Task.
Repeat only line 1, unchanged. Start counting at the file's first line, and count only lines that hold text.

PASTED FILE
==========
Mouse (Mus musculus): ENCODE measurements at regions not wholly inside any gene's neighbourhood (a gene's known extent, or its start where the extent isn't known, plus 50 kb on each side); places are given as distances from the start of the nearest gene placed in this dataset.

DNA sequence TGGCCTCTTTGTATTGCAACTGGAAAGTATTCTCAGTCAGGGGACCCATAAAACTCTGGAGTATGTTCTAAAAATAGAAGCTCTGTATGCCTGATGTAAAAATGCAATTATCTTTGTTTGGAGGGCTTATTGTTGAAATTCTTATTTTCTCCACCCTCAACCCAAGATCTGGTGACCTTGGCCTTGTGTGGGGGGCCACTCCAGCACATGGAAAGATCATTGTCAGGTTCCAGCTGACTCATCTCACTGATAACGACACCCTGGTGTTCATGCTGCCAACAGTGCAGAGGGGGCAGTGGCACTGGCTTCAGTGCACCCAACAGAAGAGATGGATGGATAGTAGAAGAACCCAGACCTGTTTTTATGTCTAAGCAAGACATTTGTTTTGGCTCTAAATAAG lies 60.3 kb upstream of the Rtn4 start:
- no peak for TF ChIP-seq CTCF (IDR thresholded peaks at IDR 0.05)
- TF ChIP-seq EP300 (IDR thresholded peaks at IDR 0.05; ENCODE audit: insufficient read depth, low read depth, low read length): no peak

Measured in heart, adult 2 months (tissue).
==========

Mouse (Mus musculus): ENCODE measurements at regions not wholly inside any gene's neighbourhood (a gene's known extent, or its start where the extent isn't known, plus 50 kb on each side); places are given as distances from the start of the nearest gene placed in this dataset.